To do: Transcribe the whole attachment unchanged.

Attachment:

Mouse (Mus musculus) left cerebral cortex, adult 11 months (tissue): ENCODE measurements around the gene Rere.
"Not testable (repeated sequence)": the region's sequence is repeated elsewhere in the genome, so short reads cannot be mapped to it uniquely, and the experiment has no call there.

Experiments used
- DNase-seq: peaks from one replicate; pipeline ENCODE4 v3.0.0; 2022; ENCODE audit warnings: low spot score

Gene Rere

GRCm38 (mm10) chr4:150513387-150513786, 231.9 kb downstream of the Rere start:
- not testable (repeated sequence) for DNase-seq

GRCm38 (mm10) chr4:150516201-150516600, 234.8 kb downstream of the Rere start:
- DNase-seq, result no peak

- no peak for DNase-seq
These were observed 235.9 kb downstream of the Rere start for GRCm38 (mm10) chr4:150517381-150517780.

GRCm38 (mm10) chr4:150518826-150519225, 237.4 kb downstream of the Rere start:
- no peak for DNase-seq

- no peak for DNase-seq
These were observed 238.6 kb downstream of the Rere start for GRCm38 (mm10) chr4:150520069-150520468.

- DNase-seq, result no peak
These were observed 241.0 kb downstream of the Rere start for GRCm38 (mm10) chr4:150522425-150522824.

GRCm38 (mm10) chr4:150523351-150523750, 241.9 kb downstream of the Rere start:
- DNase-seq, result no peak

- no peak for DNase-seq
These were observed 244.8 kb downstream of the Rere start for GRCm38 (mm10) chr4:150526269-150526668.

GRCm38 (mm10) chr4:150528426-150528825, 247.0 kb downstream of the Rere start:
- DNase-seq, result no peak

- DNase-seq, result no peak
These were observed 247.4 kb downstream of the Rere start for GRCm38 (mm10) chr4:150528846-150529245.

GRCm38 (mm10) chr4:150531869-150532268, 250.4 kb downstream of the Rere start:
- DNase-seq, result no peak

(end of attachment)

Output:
Mouse (Mus musculus) left cerebral cortex, adult 11 months (tissue): ENCODE measurements around the gene Rere.
"Not testable (repeated sequence)": the region's sequence is repeated elsewhere in the genome, so short reads cannot be mapped to it uniquely, and the experiment has no call there.

Experiments used
- DNase-seq: peaks from one replicate; pipeline ENCODE4 v3.0.0; 2022; ENCODE audit warnings: low spot score

Gene Rere

GRCm38 (mm10) chr4:150513387-150513786, 231.9 kb downstream of the Rere start:
- not testable (repeated sequence) for DNase-seq

GRCm38 (mm10) chr4:150516201-150516600, 234.8 kb downstream of the Rere start:
- DNase-seq, result no peak

- no peak for DNase-seq
These were observed 235.9 kb downstream of the Rere start for GRCm38 (mm10) chr4:150517381-150517780.

GRCm38 (mm10) chr4:150518826-150519225, 237.4 kb downstream of the Rere start:
- no peak for DNase-seq

- no peak for DNase-seq
These were observed 238.6 kb downstream of the Rere start for GRCm38 (mm10) chr4:150520069-150520468.

- DNase-seq, result no peak
These were observed 241.0 kb downstream of the Rere start for GRCm38 (mm10) chr4:150522425-150522824.

GRCm38 (mm10) chr4:150523351-150523750, 241.9 kb downstream of the Rere start:
- DNase-seq, result no peak

- no peak for DNase-seq
These were observed 244.8 kb downstream of the Rere start for GRCm38 (mm10) chr4:150526269-150526668.

GRCm38 (mm10) chr4:150528426-150528825, 247.0 kb downstream of the Rere start:
- DNase-seq, result no peak

- DNase-seq, result no peak
These were observed 247.4 kb downstream of the Rere start for GRCm38 (mm10) chr4:150528846-150529245.

GRCm38 (mm10) chr4:150531869-150532268, 250.4 kb downstream of the Rere start:
- DNase-seq, result no peak